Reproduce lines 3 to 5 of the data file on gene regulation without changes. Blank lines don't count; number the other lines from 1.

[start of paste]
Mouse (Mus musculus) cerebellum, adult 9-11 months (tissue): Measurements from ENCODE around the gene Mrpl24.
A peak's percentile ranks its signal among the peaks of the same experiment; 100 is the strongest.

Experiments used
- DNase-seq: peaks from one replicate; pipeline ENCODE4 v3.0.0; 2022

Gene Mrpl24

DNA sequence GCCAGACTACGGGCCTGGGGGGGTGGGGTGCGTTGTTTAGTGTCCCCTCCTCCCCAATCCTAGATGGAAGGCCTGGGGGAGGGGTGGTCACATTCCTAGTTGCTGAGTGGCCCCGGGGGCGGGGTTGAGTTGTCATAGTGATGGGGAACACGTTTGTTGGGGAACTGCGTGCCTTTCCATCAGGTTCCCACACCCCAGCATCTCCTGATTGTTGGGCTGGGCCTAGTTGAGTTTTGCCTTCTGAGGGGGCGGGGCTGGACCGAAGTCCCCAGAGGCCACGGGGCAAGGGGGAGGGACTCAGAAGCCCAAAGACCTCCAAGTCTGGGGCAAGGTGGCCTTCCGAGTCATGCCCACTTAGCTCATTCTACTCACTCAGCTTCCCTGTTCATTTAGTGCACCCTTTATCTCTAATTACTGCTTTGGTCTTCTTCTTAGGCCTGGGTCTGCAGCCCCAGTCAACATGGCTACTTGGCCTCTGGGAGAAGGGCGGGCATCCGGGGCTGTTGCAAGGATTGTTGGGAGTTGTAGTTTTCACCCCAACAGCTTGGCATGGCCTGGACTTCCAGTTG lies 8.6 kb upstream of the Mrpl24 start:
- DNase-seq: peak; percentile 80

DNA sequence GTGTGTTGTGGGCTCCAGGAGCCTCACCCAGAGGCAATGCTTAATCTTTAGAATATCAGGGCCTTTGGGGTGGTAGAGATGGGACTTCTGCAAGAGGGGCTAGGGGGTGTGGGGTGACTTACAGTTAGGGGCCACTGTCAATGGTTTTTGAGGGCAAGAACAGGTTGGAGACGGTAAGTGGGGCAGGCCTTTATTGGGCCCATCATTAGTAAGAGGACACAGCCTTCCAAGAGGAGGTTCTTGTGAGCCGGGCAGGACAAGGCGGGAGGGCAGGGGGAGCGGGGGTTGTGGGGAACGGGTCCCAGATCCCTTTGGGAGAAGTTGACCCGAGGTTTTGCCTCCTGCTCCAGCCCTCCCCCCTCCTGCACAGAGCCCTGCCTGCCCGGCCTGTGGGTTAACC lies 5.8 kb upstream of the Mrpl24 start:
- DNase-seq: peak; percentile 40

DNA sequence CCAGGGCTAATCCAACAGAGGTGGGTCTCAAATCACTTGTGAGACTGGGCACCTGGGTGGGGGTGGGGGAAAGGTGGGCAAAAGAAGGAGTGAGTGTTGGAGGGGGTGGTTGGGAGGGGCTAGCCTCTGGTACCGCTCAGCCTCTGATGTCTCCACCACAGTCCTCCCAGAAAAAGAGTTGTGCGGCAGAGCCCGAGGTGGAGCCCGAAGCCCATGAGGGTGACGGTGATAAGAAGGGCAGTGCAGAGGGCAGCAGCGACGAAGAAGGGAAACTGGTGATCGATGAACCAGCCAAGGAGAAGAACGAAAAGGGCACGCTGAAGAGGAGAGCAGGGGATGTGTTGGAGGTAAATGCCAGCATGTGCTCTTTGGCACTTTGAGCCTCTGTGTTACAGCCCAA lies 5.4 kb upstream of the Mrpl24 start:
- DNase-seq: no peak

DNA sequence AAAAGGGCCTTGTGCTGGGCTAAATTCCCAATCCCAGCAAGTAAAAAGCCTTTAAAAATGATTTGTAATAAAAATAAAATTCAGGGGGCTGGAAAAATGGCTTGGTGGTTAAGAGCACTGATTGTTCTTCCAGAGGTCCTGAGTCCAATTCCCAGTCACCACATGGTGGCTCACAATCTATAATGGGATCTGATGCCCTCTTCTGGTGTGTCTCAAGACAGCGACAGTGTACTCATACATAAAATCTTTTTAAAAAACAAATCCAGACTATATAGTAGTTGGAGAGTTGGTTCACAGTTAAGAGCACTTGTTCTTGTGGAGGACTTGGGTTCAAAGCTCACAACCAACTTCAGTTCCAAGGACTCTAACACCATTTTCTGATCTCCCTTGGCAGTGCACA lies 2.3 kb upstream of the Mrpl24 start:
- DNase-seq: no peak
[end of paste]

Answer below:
Experiments used
- DNase-seq: peaks from one replicate; pipeline ENCODE4 v3.0.0; 2022

Gene Mrpl24